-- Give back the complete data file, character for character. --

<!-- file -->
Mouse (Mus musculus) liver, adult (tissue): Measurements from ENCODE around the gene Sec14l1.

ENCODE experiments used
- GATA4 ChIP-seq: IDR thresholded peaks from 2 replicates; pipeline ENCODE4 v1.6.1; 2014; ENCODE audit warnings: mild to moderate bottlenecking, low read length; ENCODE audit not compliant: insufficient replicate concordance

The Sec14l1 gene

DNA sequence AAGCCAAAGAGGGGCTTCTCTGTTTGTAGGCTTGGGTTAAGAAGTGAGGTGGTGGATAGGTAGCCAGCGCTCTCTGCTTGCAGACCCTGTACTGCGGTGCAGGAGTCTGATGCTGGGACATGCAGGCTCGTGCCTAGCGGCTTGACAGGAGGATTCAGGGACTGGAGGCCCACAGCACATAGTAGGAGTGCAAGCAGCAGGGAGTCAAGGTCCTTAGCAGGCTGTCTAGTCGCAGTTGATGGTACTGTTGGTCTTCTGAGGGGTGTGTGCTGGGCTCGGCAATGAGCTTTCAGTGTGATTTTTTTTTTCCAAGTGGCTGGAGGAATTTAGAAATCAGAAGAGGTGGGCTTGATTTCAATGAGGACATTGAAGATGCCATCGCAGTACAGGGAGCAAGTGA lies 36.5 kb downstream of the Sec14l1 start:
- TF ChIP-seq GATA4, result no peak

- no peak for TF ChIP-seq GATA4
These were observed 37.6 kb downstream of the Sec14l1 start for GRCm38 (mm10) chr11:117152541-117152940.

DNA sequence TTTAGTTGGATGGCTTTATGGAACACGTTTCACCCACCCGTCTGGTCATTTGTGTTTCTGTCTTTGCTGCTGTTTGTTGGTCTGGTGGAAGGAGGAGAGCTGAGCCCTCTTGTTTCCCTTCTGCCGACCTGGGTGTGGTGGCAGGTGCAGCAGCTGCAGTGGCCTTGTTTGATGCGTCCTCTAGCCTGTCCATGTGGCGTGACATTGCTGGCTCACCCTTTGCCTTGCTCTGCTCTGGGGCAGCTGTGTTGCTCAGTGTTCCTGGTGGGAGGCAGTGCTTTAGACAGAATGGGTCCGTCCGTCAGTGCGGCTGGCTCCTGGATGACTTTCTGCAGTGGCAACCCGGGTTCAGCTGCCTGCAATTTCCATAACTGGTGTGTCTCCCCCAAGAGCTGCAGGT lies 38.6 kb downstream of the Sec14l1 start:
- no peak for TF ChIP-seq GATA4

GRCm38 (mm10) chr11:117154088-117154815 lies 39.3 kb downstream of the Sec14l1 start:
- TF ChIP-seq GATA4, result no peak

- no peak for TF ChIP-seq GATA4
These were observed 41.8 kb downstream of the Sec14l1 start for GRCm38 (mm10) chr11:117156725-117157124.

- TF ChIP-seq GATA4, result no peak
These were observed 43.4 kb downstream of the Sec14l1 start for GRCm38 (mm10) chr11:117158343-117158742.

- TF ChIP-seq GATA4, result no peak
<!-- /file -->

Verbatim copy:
Mouse (Mus musculus) liver, adult (tissue): Measurements from ENCODE around the gene Sec14l1.

ENCODE experiments used
- GATA4 ChIP-seq: IDR thresholded peaks from 2 replicates; pipeline ENCODE4 v1.6.1; 2014; ENCODE audit warnings: mild to moderate bottlenecking, low read length; ENCODE audit not compliant: insufficient replicate concordance

The Sec14l1 gene

DNA sequence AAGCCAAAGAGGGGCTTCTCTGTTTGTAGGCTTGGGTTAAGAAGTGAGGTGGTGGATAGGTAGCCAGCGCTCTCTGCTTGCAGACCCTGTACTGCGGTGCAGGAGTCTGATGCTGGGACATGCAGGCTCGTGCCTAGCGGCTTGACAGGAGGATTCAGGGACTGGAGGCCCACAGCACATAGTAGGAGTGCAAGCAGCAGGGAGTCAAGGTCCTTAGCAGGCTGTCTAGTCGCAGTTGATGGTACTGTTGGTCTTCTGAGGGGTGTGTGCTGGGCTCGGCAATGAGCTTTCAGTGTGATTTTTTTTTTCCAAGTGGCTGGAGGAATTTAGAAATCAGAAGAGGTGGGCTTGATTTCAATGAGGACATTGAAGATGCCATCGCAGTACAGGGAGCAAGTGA lies 36.5 kb downstream of the Sec14l1 start:
- TF ChIP-seq GATA4, result no peak

- no peak for TF ChIP-seq GATA4
These were observed 37.6 kb downstream of the Sec14l1 start for GRCm38 (mm10) chr11:117152541-117152940.

DNA sequence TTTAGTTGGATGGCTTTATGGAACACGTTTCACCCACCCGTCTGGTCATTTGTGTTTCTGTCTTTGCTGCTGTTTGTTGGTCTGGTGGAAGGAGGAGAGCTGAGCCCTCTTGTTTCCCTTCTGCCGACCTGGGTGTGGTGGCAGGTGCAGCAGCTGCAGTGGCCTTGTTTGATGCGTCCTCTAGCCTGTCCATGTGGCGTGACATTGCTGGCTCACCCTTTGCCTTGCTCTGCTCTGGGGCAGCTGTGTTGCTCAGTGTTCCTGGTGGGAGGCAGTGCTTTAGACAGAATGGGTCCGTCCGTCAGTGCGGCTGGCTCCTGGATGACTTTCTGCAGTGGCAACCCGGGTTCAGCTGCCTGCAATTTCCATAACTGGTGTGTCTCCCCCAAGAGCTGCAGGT lies 38.6 kb downstream of the Sec14l1 start:
- no peak for TF ChIP-seq GATA4

GRCm38 (mm10) chr11:117154088-117154815 lies 39.3 kb downstream of the Sec14l1 start:
- TF ChIP-seq GATA4, result no peak

- no peak for TF ChIP-seq GATA4
These were observed 41.8 kb downstream of the Sec14l1 start for GRCm38 (mm10) chr11:117156725-117157124.

- TF ChIP-seq GATA4, result no peak
These were observed 43.4 kb downstream of the Sec14l1 start for GRCm38 (mm10) chr11:117158343-117158742.

- TF ChIP-seq GATA4, result no peak